Aside Posted on
October 16, 2013
by Claire Draycot
Educating autistic children can seem like a challenge. Indeed, it is often hard enough to educate children without ASD, but to engage and maintain the attention of a child with autism when trying to teach them about something in which they have no interest can seem, at times, nigh on impossible. Kids with ASD may require very specialized teaching methods in order to combat sensory issues, difficulties in focusing on things which have no real interest for them, communication problems, and possibly attention deficiency. These problems may lead many to believe that the child is stupid or unskilled, and a lack of socially interactive skills on the part of the autistic child does nothing to help this illusion. The perception is that children who cannot get along with school cannot get along in the real world. As everyone who has witnessed the wonderful work of The Art of Autism know, this perception is entirely unfair. Autistic children are not unskilled – it is merely that their skills manifest in different ways to those of other children, and they are often not easily induced to demonstrate them. This can be frustrating for parents who want to ensure that their child gets the best possible education and best possible start in life. However, a little patience, understanding, and creativity when it comes to education can work wonders. The use of art as a teaching tool can have unparalleled effects in opening up an avenue of communication between student and teacher, and in engaging the interest of the pupil.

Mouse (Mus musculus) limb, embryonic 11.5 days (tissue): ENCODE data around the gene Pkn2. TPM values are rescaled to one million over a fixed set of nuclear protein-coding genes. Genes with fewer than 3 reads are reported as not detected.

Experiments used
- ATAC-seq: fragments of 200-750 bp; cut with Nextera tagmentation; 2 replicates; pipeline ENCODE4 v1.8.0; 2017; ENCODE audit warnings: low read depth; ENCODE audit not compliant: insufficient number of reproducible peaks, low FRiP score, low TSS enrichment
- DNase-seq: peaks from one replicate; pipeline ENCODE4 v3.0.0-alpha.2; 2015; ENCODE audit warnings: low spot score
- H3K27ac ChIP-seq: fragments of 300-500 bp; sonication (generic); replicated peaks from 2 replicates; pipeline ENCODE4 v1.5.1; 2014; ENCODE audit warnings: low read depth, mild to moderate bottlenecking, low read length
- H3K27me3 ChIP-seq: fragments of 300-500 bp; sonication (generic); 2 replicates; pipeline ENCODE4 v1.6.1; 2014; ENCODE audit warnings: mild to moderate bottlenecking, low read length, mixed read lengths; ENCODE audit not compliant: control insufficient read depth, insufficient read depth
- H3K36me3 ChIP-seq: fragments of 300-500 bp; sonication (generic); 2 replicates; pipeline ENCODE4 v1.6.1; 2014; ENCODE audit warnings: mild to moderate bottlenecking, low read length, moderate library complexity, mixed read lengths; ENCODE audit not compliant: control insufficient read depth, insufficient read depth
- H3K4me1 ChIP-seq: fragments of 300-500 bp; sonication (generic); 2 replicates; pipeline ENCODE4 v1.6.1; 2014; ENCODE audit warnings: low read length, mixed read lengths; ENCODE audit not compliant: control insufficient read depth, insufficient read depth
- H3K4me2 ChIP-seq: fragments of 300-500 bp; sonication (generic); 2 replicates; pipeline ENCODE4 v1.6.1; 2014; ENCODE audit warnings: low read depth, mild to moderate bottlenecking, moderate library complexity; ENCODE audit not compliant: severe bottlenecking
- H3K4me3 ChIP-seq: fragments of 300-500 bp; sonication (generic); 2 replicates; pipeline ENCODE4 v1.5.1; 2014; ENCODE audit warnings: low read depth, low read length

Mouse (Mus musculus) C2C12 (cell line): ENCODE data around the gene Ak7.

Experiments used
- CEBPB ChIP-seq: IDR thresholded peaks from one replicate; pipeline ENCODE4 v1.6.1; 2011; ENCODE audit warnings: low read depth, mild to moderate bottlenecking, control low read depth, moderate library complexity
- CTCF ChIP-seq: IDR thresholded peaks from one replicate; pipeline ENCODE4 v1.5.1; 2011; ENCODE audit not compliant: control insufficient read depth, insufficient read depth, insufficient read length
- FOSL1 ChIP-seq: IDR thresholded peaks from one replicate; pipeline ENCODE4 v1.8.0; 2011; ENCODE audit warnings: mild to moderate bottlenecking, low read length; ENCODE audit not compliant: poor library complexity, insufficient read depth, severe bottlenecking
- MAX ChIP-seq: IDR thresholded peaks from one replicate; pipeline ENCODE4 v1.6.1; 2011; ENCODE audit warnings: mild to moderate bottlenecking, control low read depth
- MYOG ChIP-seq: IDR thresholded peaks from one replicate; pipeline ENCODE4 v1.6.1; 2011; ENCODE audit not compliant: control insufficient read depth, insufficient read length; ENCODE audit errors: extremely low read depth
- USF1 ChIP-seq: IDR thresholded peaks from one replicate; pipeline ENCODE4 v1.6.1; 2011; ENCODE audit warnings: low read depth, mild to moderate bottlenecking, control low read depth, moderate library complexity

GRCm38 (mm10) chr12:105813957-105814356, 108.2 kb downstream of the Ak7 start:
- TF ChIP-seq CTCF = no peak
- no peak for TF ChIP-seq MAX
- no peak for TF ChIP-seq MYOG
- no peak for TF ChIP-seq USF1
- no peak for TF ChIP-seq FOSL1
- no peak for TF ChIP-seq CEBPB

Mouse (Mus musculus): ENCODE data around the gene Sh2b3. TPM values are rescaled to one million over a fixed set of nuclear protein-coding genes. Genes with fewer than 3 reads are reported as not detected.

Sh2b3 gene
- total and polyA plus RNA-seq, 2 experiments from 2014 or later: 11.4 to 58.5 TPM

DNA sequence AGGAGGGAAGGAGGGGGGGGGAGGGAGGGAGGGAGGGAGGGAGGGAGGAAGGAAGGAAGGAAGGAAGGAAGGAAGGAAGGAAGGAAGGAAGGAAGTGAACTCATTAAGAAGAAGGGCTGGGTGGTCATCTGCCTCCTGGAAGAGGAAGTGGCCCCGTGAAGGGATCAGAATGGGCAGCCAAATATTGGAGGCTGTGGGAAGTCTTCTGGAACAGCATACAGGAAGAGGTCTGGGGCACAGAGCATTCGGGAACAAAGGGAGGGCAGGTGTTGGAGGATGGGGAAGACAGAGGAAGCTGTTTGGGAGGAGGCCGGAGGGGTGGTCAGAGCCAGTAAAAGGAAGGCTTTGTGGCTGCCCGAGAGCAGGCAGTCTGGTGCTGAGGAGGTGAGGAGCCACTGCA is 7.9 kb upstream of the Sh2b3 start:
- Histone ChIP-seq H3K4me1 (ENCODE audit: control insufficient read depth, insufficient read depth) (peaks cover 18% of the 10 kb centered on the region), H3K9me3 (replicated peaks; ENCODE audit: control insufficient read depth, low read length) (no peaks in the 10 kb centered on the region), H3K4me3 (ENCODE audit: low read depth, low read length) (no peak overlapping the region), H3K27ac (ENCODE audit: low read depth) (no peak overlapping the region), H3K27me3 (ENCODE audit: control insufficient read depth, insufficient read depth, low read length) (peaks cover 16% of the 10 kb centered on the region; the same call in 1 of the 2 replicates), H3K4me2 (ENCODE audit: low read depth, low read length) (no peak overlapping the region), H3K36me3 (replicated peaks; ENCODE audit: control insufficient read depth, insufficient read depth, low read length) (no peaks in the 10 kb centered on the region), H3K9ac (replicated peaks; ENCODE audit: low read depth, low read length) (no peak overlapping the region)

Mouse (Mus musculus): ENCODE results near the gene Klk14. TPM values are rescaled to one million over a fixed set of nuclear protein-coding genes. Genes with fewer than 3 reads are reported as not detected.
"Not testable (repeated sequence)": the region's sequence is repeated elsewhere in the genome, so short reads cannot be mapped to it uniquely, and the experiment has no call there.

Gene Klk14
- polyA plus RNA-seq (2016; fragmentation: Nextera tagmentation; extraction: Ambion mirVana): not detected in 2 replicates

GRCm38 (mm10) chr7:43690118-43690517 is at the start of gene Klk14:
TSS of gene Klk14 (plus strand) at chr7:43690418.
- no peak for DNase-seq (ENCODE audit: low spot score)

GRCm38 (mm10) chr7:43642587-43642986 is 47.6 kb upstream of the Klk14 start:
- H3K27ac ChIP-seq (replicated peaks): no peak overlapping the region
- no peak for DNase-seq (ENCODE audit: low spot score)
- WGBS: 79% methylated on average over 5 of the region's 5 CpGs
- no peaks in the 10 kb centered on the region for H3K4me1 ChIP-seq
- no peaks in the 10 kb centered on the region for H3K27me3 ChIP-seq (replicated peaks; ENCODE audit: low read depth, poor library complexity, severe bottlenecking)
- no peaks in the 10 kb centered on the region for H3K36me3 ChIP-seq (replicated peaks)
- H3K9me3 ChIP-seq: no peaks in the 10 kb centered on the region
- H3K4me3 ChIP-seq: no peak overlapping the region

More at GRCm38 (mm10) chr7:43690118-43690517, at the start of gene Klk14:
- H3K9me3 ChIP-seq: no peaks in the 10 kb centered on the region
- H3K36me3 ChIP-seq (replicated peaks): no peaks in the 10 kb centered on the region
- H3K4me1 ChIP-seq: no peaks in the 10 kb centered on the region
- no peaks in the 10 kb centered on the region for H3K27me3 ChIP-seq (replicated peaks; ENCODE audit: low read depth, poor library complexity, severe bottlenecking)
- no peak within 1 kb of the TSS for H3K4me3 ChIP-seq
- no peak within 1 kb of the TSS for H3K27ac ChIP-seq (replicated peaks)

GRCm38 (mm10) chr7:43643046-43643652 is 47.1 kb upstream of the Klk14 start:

Physical and emotional benefits
Art lessons have benefits both practical and emotional. Some young autistic children may struggle with their fine motor skills, for which the simple act of guiding crayons over paper can render a huge improvement. However, as well as honing their motor skills, making drawings allows autistic children to communicate thoughts and feelings they may otherwise struggle to express. Viewing a child’s drawing opens a window into interests, preoccupations and emotions which may go unregarded in a child with ASD, who does not communicate these things in a conventional manner. This can provide the teacher with a greater understanding of the child, which is of enormous benefit when it comes to teaching them.
Painting is a fun activity for Molly
Adaptation and control
Many autistic children struggle in conventional classrooms because the methods utilized do not suit their own particular way of doing things. The idea of adapting their personal methods can be upsetting. Art gives them a degree of control over their learning experience which many greatly appreciate. A child shown a map and told the names of the countries on it may become bored or frustrated, let their attention wander, or simply refuse to participate in the lesson. A child asked to draw their own map, and make it as accurate as possible, immediately has much more control over their learning experience. They are more likely to become engaged in the task, actively seeking out the information they need on their own terms. Crucially, they are able to conduct themselves in a manner which they prefer while at the same time taking in essential information. Furthermore, the tangible end of a drawing assignment provides a sense of focus which may be lacking in other lesson formats – the ultimate end of gaining knowledge being nebulous and non-immediate.